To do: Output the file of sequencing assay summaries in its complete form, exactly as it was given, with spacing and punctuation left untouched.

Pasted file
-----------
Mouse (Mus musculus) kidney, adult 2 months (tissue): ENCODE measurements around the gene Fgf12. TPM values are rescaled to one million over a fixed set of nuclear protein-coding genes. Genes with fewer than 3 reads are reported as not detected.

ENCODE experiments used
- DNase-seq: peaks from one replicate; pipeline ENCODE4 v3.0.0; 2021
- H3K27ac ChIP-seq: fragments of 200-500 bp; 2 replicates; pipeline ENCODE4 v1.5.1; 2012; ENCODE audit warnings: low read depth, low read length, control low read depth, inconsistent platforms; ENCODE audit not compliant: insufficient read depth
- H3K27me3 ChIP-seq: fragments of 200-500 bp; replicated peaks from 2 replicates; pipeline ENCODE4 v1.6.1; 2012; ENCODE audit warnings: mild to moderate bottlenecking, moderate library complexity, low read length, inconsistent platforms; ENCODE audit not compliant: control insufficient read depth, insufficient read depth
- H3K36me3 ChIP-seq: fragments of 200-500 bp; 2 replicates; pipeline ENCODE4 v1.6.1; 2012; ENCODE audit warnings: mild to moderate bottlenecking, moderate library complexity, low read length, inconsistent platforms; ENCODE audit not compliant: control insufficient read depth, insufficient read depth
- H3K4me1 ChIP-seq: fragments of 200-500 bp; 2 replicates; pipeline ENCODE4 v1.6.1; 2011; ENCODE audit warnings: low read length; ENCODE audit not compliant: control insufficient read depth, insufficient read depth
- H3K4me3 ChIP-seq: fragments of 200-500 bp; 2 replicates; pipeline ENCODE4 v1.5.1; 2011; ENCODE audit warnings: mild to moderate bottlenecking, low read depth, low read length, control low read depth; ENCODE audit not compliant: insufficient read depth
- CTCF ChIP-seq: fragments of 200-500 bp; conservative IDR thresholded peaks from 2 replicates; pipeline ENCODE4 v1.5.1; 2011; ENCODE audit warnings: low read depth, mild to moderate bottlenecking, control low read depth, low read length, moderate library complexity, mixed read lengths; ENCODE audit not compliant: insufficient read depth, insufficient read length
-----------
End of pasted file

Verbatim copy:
Mouse (Mus musculus) kidney, adult 2 months (tissue): ENCODE measurements around the gene Fgf12. TPM values are rescaled to one million over a fixed set of nuclear protein-coding genes. Genes with fewer than 3 reads are reported as not detected.

ENCODE experiments used
- DNase-seq: peaks from one replicate; pipeline ENCODE4 v3.0.0; 2021
- H3K27ac ChIP-seq: fragments of 200-500 bp; 2 replicates; pipeline ENCODE4 v1.5.1; 2012; ENCODE audit warnings: low read depth, low read length, control low read depth, inconsistent platforms; ENCODE audit not compliant: insufficient read depth
- H3K27me3 ChIP-seq: fragments of 200-500 bp; replicated peaks from 2 replicates; pipeline ENCODE4 v1.6.1; 2012; ENCODE audit warnings: mild to moderate bottlenecking, moderate library complexity, low read length, inconsistent platforms; ENCODE audit not compliant: control insufficient read depth, insufficient read depth
- H3K36me3 ChIP-seq: fragments of 200-500 bp; 2 replicates; pipeline ENCODE4 v1.6.1; 2012; ENCODE audit warnings: mild to moderate bottlenecking, moderate library complexity, low read length, inconsistent platforms; ENCODE audit not compliant: control insufficient read depth, insufficient read depth
- H3K4me1 ChIP-seq: fragments of 200-500 bp; 2 replicates; pipeline ENCODE4 v1.6.1; 2011; ENCODE audit warnings: low read length; ENCODE audit not compliant: control insufficient read depth, insufficient read depth
- H3K4me3 ChIP-seq: fragments of 200-500 bp; 2 replicates; pipeline ENCODE4 v1.5.1; 2011; ENCODE audit warnings: mild to moderate bottlenecking, low read depth, low read length, control low read depth; ENCODE audit not compliant: insufficient read depth
- CTCF ChIP-seq: fragments of 200-500 bp; conservative IDR thresholded peaks from 2 replicates; pipeline ENCODE4 v1.5.1; 2011; ENCODE audit warnings: low read depth, mild to moderate bottlenecking, control low read depth, low read length, moderate library complexity, mixed read lengths; ENCODE audit not compliant: insufficient read depth, insufficient read length